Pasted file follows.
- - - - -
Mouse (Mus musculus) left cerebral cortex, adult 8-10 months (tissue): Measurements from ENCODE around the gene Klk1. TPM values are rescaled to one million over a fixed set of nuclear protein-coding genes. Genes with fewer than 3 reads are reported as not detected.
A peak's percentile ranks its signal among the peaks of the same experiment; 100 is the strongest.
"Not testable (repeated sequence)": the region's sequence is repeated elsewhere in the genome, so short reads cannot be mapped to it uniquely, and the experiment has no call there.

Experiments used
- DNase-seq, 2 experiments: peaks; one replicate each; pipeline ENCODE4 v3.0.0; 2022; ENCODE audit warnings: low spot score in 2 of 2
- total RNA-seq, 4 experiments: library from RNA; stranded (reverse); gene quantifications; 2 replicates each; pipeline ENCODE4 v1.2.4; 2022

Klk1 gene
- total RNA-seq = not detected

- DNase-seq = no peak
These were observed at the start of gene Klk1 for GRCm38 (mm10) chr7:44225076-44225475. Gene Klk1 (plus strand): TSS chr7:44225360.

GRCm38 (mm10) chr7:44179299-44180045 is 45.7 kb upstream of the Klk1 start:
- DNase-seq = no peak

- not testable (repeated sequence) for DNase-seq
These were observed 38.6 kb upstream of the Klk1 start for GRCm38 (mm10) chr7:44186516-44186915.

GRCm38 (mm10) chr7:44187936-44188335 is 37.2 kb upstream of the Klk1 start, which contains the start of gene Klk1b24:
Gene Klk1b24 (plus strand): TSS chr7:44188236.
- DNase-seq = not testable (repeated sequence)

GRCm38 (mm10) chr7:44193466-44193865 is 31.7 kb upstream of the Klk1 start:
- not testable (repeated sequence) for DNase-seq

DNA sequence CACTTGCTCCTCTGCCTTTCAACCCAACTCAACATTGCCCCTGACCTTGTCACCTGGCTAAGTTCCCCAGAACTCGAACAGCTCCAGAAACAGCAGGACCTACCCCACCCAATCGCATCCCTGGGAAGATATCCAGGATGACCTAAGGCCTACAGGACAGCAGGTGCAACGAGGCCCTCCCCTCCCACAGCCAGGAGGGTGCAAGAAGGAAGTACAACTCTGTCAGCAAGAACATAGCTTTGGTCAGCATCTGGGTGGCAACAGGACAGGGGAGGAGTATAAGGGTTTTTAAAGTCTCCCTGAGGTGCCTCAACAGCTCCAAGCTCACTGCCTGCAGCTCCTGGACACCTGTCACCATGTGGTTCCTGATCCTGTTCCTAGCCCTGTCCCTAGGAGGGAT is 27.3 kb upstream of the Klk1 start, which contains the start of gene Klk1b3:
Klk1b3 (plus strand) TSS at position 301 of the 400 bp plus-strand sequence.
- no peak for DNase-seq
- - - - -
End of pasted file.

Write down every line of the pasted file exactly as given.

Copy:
Mouse (Mus musculus) left cerebral cortex, adult 8-10 months (tissue): Measurements from ENCODE around the gene Klk1. TPM values are rescaled to one million over a fixed set of nuclear protein-coding genes. Genes with fewer than 3 reads are reported as not detected.
A peak's percentile ranks its signal among the peaks of the same experiment; 100 is the strongest.
"Not testable (repeated sequence)": the region's sequence is repeated elsewhere in the genome, so short reads cannot be mapped to it uniquely, and the experiment has no call there.

Experiments used
- DNase-seq, 2 experiments: peaks; one replicate each; pipeline ENCODE4 v3.0.0; 2022; ENCODE audit warnings: low spot score in 2 of 2
- total RNA-seq, 4 experiments: library from RNA; stranded (reverse); gene quantifications; 2 replicates each; pipeline ENCODE4 v1.2.4; 2022

Klk1 gene
- total RNA-seq = not detected

- DNase-seq = no peak
These were observed at the start of gene Klk1 for GRCm38 (mm10) chr7:44225076-44225475. Gene Klk1 (plus strand): TSS chr7:44225360.

GRCm38 (mm10) chr7:44179299-44180045 is 45.7 kb upstream of the Klk1 start:
- DNase-seq = no peak

- not testable (repeated sequence) for DNase-seq
These were observed 38.6 kb upstream of the Klk1 start for GRCm38 (mm10) chr7:44186516-44186915.

GRCm38 (mm10) chr7:44187936-44188335 is 37.2 kb upstream of the Klk1 start, which contains the start of gene Klk1b24:
Gene Klk1b24 (plus strand): TSS chr7:44188236.
- DNase-seq = not testable (repeated sequence)

GRCm38 (mm10) chr7:44193466-44193865 is 31.7 kb upstream of the Klk1 start:
- not testable (repeated sequence) for DNase-seq

DNA sequence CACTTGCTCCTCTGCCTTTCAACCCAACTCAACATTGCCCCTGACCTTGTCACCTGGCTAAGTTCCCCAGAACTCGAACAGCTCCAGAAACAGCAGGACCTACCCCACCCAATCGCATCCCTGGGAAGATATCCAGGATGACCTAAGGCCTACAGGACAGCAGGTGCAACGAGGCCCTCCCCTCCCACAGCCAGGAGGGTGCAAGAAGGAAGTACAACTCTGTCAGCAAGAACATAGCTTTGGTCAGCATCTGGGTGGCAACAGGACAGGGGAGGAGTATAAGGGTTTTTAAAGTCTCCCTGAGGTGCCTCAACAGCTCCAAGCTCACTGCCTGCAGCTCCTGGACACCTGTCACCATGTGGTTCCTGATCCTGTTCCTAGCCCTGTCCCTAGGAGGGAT is 27.3 kb upstream of the Klk1 start, which contains the start of gene Klk1b3:
Klk1b3 (plus strand) TSS at position 301 of the 400 bp plus-strand sequence.
- no peak for DNase-seq